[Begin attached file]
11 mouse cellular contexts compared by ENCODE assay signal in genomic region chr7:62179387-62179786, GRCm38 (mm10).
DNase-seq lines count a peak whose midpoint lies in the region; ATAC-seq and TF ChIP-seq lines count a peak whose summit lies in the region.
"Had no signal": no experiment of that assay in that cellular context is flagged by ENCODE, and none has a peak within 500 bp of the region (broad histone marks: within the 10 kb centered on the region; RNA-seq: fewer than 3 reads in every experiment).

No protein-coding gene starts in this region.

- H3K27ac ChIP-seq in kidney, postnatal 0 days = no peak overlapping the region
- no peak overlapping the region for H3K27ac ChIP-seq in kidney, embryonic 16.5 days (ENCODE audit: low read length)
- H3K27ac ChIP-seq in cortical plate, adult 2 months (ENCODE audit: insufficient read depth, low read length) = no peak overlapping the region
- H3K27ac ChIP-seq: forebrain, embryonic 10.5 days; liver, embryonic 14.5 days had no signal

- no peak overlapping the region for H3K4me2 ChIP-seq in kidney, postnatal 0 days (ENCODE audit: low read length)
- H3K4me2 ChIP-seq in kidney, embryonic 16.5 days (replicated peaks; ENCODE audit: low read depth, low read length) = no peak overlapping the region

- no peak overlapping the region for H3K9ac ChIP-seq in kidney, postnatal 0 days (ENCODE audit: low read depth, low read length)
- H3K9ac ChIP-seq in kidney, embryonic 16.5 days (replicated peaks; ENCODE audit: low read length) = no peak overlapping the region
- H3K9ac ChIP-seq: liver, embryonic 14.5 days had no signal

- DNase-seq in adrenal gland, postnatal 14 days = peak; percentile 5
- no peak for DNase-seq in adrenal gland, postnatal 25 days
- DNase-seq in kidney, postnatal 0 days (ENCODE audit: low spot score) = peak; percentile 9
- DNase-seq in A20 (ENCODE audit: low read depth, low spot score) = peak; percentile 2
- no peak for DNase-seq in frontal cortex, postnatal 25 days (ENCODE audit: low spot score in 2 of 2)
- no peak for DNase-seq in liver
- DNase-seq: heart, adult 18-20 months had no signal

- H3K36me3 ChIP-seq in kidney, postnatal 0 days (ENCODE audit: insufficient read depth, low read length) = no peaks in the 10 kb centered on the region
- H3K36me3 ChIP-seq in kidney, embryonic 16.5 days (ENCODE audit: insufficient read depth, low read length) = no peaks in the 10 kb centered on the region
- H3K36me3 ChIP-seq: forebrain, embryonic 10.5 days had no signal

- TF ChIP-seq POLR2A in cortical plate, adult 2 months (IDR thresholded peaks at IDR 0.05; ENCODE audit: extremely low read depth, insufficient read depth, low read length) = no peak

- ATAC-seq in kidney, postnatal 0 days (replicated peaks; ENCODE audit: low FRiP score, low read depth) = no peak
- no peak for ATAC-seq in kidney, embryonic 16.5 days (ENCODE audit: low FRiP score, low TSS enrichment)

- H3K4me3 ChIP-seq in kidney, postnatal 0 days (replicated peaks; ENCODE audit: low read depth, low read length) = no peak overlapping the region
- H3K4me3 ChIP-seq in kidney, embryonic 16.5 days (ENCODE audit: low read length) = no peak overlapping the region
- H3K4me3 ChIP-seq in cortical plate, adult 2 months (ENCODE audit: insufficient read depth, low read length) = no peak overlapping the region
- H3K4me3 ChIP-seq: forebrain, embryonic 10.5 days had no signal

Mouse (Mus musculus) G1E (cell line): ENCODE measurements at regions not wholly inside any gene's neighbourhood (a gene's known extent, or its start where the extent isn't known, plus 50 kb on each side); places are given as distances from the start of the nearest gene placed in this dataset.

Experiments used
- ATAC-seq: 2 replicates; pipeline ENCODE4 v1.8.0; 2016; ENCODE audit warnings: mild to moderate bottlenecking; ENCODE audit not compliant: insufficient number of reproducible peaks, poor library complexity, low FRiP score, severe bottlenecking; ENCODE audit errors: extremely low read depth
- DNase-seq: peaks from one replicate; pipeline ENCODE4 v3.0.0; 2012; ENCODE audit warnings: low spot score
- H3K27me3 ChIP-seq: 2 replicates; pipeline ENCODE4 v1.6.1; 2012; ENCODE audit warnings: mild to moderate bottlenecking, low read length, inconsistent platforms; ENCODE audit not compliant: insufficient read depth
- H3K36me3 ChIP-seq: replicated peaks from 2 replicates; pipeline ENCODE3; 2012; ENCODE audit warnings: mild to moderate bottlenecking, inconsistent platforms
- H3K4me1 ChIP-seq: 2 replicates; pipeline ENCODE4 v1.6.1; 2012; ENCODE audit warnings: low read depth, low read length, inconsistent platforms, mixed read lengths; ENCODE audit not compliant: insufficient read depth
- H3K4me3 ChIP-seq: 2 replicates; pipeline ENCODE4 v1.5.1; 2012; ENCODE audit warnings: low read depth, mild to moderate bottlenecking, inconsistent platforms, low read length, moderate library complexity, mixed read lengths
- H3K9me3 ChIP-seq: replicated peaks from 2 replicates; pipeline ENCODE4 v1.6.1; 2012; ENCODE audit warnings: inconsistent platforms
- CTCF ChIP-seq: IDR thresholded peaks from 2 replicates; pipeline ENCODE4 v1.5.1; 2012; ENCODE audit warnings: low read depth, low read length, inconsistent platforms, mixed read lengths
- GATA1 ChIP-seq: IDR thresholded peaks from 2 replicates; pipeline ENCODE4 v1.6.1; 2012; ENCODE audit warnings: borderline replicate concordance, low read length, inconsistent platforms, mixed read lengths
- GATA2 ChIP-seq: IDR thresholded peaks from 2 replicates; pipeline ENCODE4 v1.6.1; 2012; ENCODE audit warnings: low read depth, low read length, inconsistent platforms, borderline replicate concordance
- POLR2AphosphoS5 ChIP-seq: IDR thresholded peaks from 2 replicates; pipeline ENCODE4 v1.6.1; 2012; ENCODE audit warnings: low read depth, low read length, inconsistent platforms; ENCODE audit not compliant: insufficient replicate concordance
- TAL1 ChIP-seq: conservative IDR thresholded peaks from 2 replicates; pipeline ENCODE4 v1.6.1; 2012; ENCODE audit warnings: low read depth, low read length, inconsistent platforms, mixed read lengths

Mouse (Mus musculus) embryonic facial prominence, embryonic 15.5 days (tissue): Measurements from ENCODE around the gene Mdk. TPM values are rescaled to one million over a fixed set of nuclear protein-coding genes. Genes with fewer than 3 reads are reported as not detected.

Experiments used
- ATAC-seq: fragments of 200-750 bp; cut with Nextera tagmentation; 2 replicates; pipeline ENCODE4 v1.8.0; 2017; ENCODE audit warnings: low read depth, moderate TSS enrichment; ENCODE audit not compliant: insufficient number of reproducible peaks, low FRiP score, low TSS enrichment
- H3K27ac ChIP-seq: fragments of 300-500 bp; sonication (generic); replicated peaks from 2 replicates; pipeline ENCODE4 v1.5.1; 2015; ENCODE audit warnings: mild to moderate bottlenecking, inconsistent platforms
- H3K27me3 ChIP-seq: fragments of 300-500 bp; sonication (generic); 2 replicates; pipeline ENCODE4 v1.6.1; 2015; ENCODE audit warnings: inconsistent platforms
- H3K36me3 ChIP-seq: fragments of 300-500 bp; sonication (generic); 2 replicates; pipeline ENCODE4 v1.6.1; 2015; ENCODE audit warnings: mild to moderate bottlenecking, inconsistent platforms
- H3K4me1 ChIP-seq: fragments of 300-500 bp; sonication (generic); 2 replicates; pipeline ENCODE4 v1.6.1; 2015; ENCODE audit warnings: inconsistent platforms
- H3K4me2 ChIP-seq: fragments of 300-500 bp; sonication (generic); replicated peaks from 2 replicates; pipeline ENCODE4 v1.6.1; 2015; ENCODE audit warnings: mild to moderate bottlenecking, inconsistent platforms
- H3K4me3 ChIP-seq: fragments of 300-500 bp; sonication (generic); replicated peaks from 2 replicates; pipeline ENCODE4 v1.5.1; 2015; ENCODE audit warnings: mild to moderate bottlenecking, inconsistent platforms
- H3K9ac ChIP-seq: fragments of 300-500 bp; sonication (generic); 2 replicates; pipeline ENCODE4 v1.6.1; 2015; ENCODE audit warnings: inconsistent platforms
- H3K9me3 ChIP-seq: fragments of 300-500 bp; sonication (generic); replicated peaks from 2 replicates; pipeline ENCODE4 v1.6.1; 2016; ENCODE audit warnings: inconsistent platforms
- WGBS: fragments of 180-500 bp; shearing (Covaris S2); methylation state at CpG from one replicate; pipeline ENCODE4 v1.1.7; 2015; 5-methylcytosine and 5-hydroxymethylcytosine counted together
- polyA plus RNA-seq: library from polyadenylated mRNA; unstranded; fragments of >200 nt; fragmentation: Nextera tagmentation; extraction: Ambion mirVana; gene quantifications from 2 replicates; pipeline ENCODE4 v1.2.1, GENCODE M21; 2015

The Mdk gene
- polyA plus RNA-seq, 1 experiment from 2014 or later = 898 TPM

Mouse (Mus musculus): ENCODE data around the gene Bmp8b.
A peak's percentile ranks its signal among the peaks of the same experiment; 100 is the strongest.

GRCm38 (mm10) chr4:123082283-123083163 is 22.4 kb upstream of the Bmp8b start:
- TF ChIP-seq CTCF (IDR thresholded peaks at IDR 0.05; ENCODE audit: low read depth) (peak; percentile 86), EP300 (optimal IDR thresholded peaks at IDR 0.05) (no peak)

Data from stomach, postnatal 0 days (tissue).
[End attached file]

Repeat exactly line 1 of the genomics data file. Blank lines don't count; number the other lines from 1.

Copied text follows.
11 mouse cellular contexts compared by ENCODE assay signal in genomic region chr7:62179387-62179786, GRCm38 (mm10).